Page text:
I just realized that I had my 6th veg-anniversary. In February 2012, I planned to try a vegan diet for one month., but just kept going. Although I am not always perfect, I have remained consistent to the ethics and philosophy. I don’t want to contribute to the horror that is CAFO (factory farming) and how it affects animals, people and the earth. I vote with my money for a more compassionate world. It’s not just about what is humane, it also makes sense in a scientific, factual way based on resources, antibiotics, pollution, carbon and health.
In all honesty, I wasn’t sure I would be able to stick with this. For the first year I wondered if I would just lapse, as is somewhat common. The biggest hurdle has always been the social one for me. It isn’t comfortable to go against the mainstream, and when dining with others have specific requests that are not always simple. In the last 6 years there have been big changes. It has become easier and easier to get good vegan food almost anywhere in Portland (plus, my food drawings have improved). The vegan restaurants are amazing and plentiful. I really appreciate the friends and family who have gone out of their way to make vegan-friendly options.
In the last few years I have become more depressed and hopeless about climate change. It is the most important issue to me because it will impact everything, including the animals. The animals in this case keep me motivated to continue to speak up for them. My socially awkward issues are nothing compared to the torment they endure at our hands. As we approach Easter and Passover, please consider that lambs are innocent baby animals taken from their mothers. And that egg production on a large scale involves killing all the male baby chicks, while crowding the egg-layers in cages. This is just the tip of the iceberg. I try to post positive images, but it’s important to acknowledge the reality, and possibly it will help others think about these animals as more than products.
We have the worst administration to help these issues right now as they care about profit over anything and refuse to acknowledge facts about climate change (despite the rest of the world moving away from fossil fuels). Please know that even as they roll back the small amount of humane laws that existed, you still have some control. You can make sure these companies adhere to higher standards than the law mandates by affecting their bottom line. I know that no one would want the suffering that is happening, which is hidden from the consumers with advertising and lobbyists. I can’t believe I went through decades not knowing what is happening. In fact, even the humane farmers talk about “harvesting” animals to avoid the reality of slaughter.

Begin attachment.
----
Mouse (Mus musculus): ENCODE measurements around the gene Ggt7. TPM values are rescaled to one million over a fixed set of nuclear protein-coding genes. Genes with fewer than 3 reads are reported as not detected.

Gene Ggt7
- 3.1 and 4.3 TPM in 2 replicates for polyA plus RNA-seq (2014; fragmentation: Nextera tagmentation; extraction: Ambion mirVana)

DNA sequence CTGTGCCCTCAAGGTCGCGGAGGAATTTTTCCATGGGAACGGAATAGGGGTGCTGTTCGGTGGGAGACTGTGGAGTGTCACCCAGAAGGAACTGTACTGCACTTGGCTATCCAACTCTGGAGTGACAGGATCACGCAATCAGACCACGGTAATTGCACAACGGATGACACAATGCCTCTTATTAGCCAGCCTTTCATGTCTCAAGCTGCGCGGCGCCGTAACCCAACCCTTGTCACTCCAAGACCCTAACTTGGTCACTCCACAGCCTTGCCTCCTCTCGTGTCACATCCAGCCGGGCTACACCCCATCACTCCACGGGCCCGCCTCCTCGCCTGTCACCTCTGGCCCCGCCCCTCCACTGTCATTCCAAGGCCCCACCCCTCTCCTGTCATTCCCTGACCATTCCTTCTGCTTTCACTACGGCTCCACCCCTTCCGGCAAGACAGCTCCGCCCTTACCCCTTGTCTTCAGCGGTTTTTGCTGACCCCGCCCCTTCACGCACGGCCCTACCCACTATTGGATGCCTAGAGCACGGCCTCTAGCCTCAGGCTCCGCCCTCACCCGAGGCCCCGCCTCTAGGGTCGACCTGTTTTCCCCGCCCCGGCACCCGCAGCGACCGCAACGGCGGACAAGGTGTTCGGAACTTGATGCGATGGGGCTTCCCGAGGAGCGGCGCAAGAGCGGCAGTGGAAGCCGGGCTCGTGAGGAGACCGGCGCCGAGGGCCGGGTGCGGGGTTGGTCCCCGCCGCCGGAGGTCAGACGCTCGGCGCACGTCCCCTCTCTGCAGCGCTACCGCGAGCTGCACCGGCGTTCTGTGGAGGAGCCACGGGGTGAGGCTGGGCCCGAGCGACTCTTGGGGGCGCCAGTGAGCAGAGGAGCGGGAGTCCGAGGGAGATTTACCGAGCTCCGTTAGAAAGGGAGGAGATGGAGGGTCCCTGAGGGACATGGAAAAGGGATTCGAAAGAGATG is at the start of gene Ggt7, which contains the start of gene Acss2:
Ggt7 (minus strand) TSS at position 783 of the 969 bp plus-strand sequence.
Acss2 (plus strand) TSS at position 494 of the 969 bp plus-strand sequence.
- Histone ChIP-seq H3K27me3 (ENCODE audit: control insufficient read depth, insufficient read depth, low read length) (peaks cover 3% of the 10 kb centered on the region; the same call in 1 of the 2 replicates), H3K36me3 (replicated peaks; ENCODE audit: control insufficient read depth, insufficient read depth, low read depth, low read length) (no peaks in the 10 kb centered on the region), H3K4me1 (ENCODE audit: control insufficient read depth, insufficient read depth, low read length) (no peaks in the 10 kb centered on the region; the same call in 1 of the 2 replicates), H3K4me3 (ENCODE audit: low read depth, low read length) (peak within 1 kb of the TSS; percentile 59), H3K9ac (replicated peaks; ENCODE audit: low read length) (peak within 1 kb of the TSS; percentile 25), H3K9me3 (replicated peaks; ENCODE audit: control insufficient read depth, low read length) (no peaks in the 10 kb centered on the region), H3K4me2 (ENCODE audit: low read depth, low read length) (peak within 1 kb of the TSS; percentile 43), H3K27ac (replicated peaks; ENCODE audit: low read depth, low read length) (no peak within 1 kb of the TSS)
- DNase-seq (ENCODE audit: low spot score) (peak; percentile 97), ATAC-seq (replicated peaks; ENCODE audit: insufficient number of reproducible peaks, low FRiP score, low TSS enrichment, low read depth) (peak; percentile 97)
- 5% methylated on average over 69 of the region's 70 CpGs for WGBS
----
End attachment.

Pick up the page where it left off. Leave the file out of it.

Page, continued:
The good news is that it has never been easier to move away from animal products. There are more and more products in the market every month. There were no vegan yogurts at Fred Meyer 6 years ago, not there are 3 or 4 different brands! The alternative milks is the easiest switch to make, so many delicious choices. Socially, the more people who want a plant-based option, the easier that has become as well. I have found it helpful just to be involved in planning events and volunteering so that I can make sure that there are vegan options available for everyone.
This blog isn’t about weight loss, but I want to finish up the Meal Mentor program review with some personal insights I had. A lot of these were directly from the community and Lindsay herself.